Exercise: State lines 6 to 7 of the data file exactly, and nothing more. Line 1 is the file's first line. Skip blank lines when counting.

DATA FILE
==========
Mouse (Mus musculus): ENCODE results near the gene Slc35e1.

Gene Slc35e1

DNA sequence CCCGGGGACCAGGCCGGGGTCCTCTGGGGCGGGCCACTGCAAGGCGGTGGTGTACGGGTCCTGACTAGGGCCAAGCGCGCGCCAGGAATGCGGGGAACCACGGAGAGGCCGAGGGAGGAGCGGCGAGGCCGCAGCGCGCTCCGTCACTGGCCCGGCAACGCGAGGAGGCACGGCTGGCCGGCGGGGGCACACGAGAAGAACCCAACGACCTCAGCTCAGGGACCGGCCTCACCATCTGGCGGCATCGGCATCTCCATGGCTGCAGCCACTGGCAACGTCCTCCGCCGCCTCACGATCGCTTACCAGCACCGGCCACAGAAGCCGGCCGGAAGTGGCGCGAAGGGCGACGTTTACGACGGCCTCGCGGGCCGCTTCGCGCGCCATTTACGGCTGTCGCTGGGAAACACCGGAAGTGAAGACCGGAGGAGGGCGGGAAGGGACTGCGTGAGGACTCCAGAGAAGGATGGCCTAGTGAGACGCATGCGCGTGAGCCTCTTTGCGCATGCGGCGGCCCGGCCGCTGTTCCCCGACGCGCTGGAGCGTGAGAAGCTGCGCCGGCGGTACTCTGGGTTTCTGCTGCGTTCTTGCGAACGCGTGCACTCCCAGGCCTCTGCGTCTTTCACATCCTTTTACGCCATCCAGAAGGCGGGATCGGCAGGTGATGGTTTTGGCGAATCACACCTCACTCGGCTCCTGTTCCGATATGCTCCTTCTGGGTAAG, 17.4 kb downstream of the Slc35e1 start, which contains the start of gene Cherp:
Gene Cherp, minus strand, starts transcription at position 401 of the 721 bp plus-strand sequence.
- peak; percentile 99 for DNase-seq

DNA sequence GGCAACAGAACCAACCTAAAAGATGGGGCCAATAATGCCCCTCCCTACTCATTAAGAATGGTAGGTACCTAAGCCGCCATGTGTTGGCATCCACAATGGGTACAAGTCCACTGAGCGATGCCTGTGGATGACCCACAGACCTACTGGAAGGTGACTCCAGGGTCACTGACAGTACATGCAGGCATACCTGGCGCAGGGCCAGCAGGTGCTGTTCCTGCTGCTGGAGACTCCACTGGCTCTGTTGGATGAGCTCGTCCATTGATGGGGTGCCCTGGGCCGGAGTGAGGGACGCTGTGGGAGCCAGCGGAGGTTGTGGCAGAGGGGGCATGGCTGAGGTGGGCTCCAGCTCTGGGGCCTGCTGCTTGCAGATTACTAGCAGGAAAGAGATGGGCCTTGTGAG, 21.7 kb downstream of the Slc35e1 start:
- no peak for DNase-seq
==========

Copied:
DNA sequence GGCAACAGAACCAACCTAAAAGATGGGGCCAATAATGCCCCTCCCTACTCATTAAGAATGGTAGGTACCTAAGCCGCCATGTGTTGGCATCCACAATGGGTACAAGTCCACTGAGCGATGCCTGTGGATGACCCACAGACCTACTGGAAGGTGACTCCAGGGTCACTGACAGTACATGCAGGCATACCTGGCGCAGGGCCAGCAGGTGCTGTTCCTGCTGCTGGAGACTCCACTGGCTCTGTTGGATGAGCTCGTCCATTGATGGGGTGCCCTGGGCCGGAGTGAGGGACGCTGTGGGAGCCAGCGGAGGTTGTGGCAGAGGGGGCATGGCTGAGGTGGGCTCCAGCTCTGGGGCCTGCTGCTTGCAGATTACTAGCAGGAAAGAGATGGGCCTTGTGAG, 21.7 kb downstream of the Slc35e1 start:
- no peak for DNase-seq